Another likeable illustrator was Jonny Glover whose exquisitely conceived and framed illustrations look like old-fashioned hand finished book plates. His stall was crammed with ink pots, a sketch book and examples of his animation all telling the story of his draughtsmanship. His work features a nice mixture of narrative and subtle humour with works like Trees with haircuts inevitably putting a grin on your face.
A smörgåsbord of engraving, screen prints, linocuts and drawings, the fair has something for everyone, whether it be Lucille Clerc’s patiently tinted blueprint-like illustrations or Matieu Zanellato’s punches of colour which hark back to communist propaganda posters. The fair has a friendly and positive vibe with food stalls, DJ’s and artists such as Hannah Coates doing live drawings. If you get a chance to go, you will gain an insight into the minds and work processes of illustrators with their obsessive attention to detail and a flair for design and colour. Walking around and looking at the art will give you the comforting feeling you had as a kid doodling in the margins of your school book.
Director of Rollo Contemporary Art Gallery in London and Curator of The Body in Women’s Art Now series; Philippa Found (joined by featured artist; Helen Carmel Benigson) took some time out to answer a few questions for spilt about her new exhibition ReCreation which is on until 2nd March 2012.
s|A: Why should people come and see the exhibition?
PF: I think that in the UK there is a lack of education about women’s art and feminism in museums. One of the main inspirations behind doing the show to begin with, was when I was a student studying History of Art. I specialised in the body in art from 1960-2000 where feminism and women’s art was undoubtedly the biggest contribution to that movement. Then when I started working in the gallery and taking note of our public and national collection, I couldn’t see that history of art being represented. I mean, I love the Tate Modern and yet when you go around that museum you get a very masculine history of art. They’ve got the wall chart of all the different movements and feminism is there but where actually is it in the gallery? It’s actually gotten better in the last few years but when I was thinking about putting the theories together which was around 2006/2007, when I started formulating my ideas I really felt that the UK was far behind the US in the attention that we gave women artists and I feel that women artists have such a unique relationship to the body in art and not much critical attention has been given to it in the UK compared to the brilliant shows like New Feminisms in the US and WHACK! So I wanted to bridge that gap and say actually, can we just please look at what women artists are doing? So that’s why I think people should come and see it; to actually learn about the brilliant and unique contribution that women artists have to the history of art.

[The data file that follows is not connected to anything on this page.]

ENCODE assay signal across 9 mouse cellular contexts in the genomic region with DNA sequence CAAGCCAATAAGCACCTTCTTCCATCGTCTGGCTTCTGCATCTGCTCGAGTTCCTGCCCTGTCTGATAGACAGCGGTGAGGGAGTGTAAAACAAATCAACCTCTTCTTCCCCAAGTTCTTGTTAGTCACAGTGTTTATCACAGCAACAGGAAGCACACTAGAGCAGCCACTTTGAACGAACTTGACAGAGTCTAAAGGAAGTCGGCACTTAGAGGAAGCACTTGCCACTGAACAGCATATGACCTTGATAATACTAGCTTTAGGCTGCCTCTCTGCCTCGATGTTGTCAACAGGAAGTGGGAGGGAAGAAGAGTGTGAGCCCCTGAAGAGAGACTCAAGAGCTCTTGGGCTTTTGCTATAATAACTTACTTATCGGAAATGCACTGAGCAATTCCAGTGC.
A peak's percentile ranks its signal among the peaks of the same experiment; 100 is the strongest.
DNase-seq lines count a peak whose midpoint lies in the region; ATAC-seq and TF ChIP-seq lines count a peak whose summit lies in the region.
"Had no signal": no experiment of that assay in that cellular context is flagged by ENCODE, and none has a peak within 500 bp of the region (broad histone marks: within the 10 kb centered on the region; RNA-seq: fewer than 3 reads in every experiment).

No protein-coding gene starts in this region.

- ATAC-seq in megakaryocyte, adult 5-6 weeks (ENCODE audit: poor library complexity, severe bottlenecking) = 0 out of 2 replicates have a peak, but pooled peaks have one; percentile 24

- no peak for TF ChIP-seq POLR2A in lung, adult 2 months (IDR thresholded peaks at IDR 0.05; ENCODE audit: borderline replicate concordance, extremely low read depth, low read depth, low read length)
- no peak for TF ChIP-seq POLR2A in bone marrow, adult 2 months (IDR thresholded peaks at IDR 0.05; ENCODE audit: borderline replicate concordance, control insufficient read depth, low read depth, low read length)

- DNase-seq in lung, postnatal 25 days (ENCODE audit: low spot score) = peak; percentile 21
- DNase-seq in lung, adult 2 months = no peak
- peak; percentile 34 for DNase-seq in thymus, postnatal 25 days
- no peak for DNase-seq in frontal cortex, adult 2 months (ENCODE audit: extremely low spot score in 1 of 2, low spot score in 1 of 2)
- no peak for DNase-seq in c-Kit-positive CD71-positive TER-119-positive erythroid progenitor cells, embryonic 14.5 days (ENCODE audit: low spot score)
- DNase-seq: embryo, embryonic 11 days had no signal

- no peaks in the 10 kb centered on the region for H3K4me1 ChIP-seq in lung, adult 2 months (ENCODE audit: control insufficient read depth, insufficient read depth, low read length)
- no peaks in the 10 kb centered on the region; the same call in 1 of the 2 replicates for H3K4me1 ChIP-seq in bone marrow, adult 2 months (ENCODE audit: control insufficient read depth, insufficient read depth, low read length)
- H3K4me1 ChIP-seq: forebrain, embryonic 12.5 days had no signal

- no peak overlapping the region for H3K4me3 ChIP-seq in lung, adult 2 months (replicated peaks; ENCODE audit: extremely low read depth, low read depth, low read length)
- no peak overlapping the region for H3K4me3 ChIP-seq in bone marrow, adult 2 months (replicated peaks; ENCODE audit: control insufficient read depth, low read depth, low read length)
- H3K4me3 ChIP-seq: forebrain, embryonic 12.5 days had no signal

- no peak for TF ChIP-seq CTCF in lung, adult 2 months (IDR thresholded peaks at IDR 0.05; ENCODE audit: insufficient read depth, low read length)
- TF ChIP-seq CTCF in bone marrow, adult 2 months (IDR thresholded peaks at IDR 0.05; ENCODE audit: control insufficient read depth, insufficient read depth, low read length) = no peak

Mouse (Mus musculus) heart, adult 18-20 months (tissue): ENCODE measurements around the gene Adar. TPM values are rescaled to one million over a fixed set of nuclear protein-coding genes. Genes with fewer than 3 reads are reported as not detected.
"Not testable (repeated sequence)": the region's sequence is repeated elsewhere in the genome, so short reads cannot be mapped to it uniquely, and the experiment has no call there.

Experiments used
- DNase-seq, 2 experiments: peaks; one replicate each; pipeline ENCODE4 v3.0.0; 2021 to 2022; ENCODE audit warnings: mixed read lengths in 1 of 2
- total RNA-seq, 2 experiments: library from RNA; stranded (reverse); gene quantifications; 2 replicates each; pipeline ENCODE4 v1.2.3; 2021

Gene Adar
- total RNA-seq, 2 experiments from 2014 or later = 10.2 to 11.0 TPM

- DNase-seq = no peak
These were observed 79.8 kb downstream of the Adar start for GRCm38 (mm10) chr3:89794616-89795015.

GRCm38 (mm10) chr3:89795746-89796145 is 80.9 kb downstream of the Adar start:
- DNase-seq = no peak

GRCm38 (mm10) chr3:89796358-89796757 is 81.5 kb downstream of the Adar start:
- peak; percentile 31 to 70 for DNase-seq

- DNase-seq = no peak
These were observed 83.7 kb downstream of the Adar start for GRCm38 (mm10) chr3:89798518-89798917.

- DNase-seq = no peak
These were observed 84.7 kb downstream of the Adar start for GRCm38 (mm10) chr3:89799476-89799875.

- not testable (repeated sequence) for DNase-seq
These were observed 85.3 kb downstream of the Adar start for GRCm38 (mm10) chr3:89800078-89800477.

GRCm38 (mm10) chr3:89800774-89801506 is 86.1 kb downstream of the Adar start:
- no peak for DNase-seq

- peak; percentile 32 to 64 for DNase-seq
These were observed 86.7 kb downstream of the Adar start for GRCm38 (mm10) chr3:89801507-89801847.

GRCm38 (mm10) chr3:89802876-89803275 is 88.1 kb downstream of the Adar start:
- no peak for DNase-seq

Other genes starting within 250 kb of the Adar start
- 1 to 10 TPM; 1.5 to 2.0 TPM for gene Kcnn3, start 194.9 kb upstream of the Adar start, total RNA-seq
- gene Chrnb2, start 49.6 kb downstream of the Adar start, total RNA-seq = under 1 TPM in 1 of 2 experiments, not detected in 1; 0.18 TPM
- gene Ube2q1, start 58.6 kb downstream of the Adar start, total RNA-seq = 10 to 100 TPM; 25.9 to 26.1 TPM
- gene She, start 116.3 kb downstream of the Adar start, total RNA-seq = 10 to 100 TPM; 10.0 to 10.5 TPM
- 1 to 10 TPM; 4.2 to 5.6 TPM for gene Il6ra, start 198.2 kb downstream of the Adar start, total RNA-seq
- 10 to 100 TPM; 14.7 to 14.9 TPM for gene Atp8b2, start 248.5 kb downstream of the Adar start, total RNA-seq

s|A: Why did you think technology and the body was a particularly interesting theme for this exhibition?
PF: Well what I was doing when I started trying to think about the shows, I knew I wanted to split it into three parts and in each show I wanted to address a different theme so really I just kept my eyes open to what was going on and it was a kind of natural thing that just came to me. I started with show one, that looked at the return to political performance based art. Two was a lot more about the representation of the body but unashamedly, feminine sexual representation of the body for a female subjectivity which I felt was unique to the setting. When it came to the third show, I really wanted to push it into the future. The first looked back and referenced 1970’s art and how we’ve moved on from then. With the second show I referenced the Bad Girls movement and how it’s moved on to embody female subjectivity and going to the third and final instalment, I really wanted to push it into the future and think what is really happening now and I think this use of new technology, the internet and web 2.0 is really current that in the future, like in ten-twenty years we’ll have critical theory written about it. But now its cutting edge and I thought it was the perfect way to finish the show, to leave on something that is really just getting going now.